Clamping down on the Clampers

The AA called the current rules “legalised mugging” New rules will stop rogue clamper ripping off drivers.

I did an interview last night on Key 103 on new laws coming in next month to stop rogue clampers.

I am very pleased about these new laws, which I lobbied for as both a member of the Transport Select Committee and following numerous complaints where my constituents have been ripped off by rogue clampers.

The Home Office estimates 500,000 drivers every year are clamped on private land. An army of 1,800 clampers have been demanding an average of £112 each in release fees, with the racket often relying on drivers not spotting tiny or obscure warning signs about arbitrary parking restrictions. The AA have branded the practice ‘legalised mugging’.

From 1st October 2012 it will be illegal to clamp, tow away or immobilise a vehicle without lawful authority to do so. Anyone who breaks the law will face criminal charges and a fine if convicted.

At that time, the clamping and towing of vehicles parked on private land in England and Wales will become illegal (as it has been for many years in Scotland).

The move is expected to save the public £55million a year in fees. Since talk of the new laws came out,  car clamping in Manchester have reduced drastically.

Not only have problems from roving clampers fallen, but the unethical practices of clamping firms have also been slowly diminishing.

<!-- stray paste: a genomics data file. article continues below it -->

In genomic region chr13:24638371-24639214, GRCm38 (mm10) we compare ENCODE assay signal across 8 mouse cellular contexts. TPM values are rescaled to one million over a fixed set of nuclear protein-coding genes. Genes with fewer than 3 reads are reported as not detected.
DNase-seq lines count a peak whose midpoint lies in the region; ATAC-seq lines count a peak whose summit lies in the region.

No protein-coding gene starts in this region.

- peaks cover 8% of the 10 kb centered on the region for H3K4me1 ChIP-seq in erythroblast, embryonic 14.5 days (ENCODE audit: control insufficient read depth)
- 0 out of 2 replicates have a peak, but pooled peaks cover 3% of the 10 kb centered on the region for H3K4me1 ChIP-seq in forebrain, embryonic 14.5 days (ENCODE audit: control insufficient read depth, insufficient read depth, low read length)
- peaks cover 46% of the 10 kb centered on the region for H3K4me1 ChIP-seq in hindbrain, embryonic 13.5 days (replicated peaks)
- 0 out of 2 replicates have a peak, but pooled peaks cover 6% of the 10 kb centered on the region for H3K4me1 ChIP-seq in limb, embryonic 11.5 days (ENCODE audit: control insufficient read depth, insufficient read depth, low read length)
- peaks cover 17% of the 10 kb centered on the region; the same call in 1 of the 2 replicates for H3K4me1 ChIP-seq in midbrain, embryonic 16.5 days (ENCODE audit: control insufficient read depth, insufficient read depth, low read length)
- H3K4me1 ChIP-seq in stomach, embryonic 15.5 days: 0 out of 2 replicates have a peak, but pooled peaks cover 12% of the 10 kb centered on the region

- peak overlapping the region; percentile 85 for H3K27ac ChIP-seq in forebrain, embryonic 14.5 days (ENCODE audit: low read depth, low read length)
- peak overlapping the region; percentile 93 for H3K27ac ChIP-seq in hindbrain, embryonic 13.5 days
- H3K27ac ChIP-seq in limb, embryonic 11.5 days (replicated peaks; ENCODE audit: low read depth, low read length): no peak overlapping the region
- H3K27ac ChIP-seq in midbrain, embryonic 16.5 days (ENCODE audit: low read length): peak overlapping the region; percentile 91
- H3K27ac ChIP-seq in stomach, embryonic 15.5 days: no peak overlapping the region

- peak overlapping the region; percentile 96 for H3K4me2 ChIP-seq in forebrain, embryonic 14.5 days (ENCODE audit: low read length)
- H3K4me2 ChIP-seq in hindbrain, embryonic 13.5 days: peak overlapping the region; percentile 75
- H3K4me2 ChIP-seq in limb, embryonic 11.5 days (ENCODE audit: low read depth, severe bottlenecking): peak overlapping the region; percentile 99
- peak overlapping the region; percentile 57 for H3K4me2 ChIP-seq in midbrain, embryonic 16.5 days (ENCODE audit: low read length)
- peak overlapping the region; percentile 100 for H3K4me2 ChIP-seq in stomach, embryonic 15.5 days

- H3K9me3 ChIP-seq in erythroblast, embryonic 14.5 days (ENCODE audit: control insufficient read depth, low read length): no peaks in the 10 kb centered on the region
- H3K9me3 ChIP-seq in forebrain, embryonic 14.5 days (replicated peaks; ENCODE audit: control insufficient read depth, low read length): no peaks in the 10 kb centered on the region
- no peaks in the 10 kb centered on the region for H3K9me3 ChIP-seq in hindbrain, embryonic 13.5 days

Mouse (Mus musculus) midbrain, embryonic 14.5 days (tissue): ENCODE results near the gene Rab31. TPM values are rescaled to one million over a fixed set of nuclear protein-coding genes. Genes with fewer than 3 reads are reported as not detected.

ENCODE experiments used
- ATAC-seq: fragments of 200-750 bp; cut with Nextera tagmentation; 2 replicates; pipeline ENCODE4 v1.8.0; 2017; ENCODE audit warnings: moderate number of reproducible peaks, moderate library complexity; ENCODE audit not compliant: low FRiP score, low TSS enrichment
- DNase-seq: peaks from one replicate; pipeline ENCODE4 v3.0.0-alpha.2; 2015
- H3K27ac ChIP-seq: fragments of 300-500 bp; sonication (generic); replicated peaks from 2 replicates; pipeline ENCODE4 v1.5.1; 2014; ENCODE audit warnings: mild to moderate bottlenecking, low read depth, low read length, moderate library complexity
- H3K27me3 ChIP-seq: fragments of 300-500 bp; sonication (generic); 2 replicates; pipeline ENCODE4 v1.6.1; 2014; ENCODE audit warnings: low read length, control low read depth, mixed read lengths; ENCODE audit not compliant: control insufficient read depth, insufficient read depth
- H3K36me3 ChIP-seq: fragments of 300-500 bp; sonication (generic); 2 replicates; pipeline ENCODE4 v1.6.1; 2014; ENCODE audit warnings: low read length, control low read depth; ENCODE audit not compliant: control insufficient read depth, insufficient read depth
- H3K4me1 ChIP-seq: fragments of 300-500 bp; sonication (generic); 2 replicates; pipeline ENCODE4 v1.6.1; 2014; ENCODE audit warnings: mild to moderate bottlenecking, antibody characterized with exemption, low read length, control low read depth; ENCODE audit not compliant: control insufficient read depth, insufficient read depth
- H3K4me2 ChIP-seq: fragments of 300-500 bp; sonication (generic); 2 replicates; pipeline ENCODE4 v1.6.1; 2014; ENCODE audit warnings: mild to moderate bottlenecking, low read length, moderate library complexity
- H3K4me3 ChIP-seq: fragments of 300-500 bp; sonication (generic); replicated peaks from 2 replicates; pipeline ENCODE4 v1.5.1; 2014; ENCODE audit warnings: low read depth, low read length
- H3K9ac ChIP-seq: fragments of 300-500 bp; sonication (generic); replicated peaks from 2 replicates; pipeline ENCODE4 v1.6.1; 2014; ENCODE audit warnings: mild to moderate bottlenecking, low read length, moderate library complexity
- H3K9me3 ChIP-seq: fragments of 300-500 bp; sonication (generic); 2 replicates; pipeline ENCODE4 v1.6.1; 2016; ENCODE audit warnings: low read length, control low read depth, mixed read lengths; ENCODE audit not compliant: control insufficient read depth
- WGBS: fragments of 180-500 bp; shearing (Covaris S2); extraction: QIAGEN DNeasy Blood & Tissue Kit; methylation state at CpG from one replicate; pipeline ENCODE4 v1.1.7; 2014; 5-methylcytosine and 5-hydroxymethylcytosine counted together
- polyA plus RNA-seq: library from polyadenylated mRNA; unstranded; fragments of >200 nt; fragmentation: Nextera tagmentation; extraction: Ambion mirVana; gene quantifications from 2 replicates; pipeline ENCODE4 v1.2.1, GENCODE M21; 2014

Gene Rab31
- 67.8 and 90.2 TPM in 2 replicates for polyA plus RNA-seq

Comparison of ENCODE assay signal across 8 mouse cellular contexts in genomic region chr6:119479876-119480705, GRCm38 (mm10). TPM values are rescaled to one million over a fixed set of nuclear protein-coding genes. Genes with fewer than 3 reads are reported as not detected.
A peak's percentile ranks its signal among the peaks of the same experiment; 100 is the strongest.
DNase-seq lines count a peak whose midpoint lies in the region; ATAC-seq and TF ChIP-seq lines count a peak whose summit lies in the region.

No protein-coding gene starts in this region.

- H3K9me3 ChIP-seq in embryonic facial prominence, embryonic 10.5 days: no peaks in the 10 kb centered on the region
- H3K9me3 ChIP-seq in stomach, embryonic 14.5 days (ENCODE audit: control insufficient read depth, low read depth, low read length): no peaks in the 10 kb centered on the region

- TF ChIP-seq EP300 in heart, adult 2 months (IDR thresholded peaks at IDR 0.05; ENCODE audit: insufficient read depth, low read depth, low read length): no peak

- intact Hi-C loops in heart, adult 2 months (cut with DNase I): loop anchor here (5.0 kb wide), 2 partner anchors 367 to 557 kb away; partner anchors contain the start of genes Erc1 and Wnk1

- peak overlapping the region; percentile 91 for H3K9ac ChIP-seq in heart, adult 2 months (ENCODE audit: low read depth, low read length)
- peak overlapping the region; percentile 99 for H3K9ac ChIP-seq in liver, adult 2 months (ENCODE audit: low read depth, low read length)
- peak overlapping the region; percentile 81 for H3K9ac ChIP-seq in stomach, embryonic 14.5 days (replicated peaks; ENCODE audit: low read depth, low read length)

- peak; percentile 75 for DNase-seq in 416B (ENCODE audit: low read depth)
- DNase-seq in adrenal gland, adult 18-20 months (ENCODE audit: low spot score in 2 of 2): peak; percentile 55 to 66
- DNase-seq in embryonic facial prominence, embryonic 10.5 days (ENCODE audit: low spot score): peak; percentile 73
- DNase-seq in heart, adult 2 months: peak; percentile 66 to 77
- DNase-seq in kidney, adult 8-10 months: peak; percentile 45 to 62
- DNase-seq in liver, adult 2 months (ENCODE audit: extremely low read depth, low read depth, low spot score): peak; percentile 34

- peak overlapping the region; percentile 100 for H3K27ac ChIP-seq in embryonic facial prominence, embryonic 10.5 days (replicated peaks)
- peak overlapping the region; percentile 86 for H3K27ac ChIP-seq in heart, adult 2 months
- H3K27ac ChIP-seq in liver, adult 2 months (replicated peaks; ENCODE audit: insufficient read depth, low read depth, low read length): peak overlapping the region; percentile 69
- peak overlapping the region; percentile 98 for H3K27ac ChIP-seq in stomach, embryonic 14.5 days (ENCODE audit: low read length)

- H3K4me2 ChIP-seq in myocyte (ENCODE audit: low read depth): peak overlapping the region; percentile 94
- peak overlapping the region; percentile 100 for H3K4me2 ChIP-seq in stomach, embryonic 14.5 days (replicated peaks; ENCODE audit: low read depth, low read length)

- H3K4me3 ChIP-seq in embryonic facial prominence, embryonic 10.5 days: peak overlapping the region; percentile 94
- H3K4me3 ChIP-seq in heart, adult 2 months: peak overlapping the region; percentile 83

The new rules will stop most incidents when vehicles have been unfairly immobilised. But it won’t stop designated organisations like Councils from doing their job.

Please let me know if you have been unfairly treated by Car clampers in South Manchester.

2 responses to “Clamping down on the Clampers

  1. Well done, John!

    By section 56 and schedule 4 of the so-called “Protection” of Freedoms Act 2012 – by which our freedoms seem about to be “protected” in much the same way as those of the badgers now about to be shot – that Act will have opened the way for parking spivs throughout the land to send their speculative invoices to the registered keepers of vehicles they claim were “improperly parked”. This Act, therefore, replaces one wrong with another wrong.

    You are doubtless aware of the saying that two wrongs do not establish a right, so one must wonder why a right should have been established by statute.

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